America's Mining Heritage
Culural Resource Mangement, Vol. 21, Issue No. 7 (1998)
Published by the US Department of the Interior, National Park Service.
Although this themed issue of Cultural Resource Management covers the
vestiges of mining across the northern half of the American continent, from
Mexico to Canada and the Alaskan north, it addresses many problems which
will be familiar to mining historians on this side of the Atlantic.
In his introductory paper Robet Spude emphasises the diverse nature of
American mining heritage, and that is evident in the content of this issue,
but points out that there is more to mining history than the physical
presence of mines and mills. He highlights the need to examine 'the great
cultural diversity, and the resulting social and political fabric' of
mining. Mining history, he says, needs new direction - 'There is a need for
new points of view and historical methodologies.'
This man is speaking a language that I can understand!
The papers presented in this issue are a catalogue of successes in
conserving, protecting and managing mining hertitage over the last ten
years. I am particularly impressed by the work done in preserving the
Mayflower Mill at Silverton, Colorado. Perhaps a project of this scale -
retaining a complete mid 20th century flotation mill, whilst fulfilling the
statutory requirements for contaminated land reclamation - are something we
in the UK can only dream of but it shows that, even in the most litigatious
of countries, the determined efforts of local groups can challenge the
perceived role of public protection agencies.
Whilst the vast areas and public control of National Parks in the US might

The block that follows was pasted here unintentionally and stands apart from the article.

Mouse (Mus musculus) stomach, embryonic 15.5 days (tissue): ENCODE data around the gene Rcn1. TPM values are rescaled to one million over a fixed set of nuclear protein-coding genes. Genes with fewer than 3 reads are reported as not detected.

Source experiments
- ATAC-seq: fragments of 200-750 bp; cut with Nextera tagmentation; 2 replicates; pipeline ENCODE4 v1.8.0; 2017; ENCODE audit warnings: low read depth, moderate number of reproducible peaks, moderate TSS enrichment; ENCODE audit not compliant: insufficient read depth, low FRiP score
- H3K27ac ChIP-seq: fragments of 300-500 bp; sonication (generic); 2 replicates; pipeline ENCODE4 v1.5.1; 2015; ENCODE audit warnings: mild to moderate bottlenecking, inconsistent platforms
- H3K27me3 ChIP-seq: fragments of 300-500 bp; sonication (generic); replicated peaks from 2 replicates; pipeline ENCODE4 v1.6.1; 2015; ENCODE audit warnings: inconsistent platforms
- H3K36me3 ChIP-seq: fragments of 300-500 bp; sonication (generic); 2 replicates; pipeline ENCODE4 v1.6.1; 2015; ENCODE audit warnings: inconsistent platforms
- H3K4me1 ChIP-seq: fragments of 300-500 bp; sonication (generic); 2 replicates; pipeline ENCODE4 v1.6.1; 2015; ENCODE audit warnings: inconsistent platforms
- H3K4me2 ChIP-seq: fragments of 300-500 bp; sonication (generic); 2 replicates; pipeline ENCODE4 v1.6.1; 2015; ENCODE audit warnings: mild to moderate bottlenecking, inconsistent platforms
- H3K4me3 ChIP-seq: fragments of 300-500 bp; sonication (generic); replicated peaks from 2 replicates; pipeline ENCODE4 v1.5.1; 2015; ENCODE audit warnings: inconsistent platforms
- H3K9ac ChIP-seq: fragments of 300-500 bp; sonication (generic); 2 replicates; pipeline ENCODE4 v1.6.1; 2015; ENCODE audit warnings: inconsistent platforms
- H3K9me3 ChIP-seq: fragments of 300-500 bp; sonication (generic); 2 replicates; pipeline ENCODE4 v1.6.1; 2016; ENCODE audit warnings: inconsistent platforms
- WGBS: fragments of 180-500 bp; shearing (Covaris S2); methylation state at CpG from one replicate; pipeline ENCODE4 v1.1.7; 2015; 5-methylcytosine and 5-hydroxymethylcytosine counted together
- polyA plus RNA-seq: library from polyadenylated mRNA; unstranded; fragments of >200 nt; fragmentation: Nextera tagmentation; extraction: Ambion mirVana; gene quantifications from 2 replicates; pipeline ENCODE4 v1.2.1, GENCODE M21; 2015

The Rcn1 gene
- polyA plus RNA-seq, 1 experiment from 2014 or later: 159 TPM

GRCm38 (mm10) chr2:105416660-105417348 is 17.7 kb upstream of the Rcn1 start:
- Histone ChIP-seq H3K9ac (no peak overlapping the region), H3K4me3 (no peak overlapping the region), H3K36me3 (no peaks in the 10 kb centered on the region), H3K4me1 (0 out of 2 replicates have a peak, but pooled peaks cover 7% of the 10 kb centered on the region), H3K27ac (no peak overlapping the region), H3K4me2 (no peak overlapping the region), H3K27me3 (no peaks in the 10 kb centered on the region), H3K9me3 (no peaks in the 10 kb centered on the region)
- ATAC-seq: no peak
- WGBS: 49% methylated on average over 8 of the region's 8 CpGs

suggest to us an ideal opportunity for the preservation of mining landscapes
they do bring problems of their own. Free public access to wilderness areas
presents a threat of litigation over accidents involving open mine
entrances, the remedy for which is generally total closure, something which,
thank goodness, has not yet become standard practice in this country. The
problems of identifying and conserving mine sites in the vast wilderness
areas of Alaska are dealt with in Logan Hovis's paper - Finding Them Was the
Easy Part - a title which hints at the on-going task of the mining
historian in what is still an active prospecting field.
Other problems encountered are more familar to the European mining
historian. We can appreciate the work of Brick, Thorson and Poirer in
mapping the un-documented Jinny Hill Mines in Connecticut; and the
identification and proper handling of mine resident bat populations is a
familiar, sometimes sensitive, subject; as is the interpretation of museum
sites like Newgate Prison and Copper Mine, Connecticut.
The closing paper by Homer Milford, on the threats to American mining
heritage, raises the point that the accelerating loss of mining sites is
'not because of the gradual effects of wind, weather and vandals. but
primarily due to well-intended government programs, professional
mining-orientated artifact collectors, and new open pit mines.' Whilst we
might regard the collectors as vandals, and in the Irish Republic they would
probably be regarded as criminals, it is the similarity between government
programmes in the US and those which are gathering momentum here which
catches my attention. Milford, as a co-ordinator for one of the US
programmes, is well placed to put this common problem in perspective.
America's Mining Heritage is useful reading for those keen to compare
progress in mining history management on the other side of the Atlantic with
experiences at home. The electronic version is accessible on the web at URL
<http://www.cr.nps.gov/crm> Go to the Index of Past Issues - Vol. 21, No. 7
- for the contents list, but you will need Adobe Acrobat to read the text.
Peter Claughton, Blaenpant Morfil, Rosebush, Clynderwen,
Pembrokeshire, Wales SA66 7RE.
Tel. 01437 532578; Fax. 01437 532921; Mobile 0831 427599
University of Exeter, Dept. of History
E-mail: [log in to unmask]
Co-owner - mining-history e-mail discussion list.
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Mining History Pages - http://www.exeter.ac.uk/~pfclaugh/mhinf/